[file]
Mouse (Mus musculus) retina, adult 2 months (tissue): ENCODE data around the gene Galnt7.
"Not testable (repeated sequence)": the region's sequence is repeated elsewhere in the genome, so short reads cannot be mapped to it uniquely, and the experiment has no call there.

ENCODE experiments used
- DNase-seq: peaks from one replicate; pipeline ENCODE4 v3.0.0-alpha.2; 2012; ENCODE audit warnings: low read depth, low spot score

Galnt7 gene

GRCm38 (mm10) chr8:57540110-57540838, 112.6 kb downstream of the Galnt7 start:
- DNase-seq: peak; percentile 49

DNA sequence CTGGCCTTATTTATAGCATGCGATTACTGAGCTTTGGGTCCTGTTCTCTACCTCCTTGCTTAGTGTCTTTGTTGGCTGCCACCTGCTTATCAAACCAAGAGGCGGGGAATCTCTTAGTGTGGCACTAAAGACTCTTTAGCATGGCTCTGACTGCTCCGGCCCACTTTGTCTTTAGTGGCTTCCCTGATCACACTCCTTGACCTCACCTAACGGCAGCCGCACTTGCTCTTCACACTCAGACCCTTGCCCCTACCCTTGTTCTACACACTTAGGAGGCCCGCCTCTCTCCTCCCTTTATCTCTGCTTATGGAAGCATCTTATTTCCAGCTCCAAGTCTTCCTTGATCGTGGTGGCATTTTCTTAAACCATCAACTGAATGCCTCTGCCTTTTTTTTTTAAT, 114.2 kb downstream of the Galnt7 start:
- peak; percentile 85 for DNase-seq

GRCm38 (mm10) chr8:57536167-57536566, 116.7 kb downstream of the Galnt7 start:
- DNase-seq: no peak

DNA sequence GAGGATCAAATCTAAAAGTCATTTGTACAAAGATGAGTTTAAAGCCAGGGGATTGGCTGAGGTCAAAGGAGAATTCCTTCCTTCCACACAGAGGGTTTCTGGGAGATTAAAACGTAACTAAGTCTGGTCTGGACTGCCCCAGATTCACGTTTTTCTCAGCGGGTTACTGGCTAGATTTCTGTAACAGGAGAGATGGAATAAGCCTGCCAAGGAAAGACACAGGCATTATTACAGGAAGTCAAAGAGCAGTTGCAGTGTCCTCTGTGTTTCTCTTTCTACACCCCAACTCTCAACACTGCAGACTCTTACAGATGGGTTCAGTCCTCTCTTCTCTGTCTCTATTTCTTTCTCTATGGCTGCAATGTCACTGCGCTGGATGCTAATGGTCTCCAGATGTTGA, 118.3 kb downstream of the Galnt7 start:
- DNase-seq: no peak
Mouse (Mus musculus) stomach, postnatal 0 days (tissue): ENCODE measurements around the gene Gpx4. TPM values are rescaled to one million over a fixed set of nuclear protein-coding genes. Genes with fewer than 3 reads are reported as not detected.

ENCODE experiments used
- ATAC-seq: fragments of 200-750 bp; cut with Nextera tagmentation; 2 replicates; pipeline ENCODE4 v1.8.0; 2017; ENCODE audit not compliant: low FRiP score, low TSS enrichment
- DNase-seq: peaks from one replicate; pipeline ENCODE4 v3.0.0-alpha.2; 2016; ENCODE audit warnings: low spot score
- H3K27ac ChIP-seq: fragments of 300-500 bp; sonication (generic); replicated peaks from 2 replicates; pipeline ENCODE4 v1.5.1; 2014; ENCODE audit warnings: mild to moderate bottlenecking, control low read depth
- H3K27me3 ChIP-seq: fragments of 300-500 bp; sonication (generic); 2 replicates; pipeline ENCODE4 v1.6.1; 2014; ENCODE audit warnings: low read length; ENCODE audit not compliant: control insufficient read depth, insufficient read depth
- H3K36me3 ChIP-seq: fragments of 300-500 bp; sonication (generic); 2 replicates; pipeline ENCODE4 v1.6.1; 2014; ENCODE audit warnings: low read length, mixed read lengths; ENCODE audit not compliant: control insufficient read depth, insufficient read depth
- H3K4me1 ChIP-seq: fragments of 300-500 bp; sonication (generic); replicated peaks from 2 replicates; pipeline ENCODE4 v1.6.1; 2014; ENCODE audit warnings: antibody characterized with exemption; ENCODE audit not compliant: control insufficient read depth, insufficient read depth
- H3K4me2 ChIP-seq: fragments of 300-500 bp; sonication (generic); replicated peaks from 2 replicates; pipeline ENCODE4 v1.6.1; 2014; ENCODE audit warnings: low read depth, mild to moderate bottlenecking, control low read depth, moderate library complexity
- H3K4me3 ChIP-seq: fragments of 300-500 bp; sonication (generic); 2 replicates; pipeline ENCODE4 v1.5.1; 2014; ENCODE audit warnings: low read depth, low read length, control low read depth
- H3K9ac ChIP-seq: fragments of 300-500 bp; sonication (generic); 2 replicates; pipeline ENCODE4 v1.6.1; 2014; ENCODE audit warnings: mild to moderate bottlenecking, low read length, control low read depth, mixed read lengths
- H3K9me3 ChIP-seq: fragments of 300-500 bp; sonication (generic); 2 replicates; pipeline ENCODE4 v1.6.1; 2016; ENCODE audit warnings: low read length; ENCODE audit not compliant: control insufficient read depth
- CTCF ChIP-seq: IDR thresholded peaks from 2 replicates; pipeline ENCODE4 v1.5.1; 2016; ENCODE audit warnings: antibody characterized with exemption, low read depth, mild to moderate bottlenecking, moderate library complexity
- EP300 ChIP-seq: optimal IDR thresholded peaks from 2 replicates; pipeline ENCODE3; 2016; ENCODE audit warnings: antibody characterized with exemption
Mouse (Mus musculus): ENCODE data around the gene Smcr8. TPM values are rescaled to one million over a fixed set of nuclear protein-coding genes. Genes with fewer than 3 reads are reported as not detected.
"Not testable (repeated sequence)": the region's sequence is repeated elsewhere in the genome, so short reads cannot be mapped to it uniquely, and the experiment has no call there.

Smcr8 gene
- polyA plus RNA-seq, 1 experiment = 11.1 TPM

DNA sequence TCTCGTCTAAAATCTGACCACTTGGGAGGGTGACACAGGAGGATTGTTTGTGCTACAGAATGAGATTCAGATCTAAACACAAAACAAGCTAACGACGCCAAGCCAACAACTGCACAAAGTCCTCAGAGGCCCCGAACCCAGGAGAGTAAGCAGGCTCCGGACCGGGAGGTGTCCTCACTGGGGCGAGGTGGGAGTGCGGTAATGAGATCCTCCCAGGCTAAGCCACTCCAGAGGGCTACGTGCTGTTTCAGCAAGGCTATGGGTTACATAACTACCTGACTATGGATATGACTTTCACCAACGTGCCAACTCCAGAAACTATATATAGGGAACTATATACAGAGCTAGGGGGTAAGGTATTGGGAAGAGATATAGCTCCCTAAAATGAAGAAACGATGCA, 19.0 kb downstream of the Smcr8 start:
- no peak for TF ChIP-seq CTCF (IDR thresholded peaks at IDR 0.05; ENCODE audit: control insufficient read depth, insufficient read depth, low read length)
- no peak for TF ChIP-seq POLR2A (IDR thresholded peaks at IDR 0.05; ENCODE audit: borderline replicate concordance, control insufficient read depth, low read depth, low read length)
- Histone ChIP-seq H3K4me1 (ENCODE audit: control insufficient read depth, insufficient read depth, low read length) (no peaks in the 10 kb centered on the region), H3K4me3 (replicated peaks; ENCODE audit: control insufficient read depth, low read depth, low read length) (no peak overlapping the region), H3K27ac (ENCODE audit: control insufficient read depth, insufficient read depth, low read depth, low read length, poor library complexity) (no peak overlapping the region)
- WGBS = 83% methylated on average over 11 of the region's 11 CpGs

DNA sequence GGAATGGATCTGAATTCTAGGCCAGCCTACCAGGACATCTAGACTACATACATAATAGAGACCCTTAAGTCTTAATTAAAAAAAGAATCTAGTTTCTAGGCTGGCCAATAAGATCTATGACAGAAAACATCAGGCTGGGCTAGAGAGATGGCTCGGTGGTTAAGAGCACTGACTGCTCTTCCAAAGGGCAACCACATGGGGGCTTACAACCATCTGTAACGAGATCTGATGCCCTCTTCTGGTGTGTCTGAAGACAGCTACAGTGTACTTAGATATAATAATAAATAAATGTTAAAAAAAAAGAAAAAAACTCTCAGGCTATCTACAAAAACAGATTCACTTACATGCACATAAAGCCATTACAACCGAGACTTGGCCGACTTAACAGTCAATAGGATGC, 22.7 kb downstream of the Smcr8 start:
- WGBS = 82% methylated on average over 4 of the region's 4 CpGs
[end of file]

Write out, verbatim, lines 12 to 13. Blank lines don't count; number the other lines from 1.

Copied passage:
DNA sequence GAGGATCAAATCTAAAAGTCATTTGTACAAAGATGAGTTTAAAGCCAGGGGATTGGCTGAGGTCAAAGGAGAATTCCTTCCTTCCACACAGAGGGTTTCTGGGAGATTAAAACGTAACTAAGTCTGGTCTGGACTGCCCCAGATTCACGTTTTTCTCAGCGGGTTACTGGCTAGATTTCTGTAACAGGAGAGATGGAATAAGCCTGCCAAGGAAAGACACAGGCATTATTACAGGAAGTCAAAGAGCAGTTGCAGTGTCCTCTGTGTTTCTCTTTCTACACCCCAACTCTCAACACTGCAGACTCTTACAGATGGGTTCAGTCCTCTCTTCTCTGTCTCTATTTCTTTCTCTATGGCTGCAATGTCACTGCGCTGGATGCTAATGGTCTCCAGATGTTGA, 118.3 kb downstream of the Galnt7 start:
- DNase-seq: no peak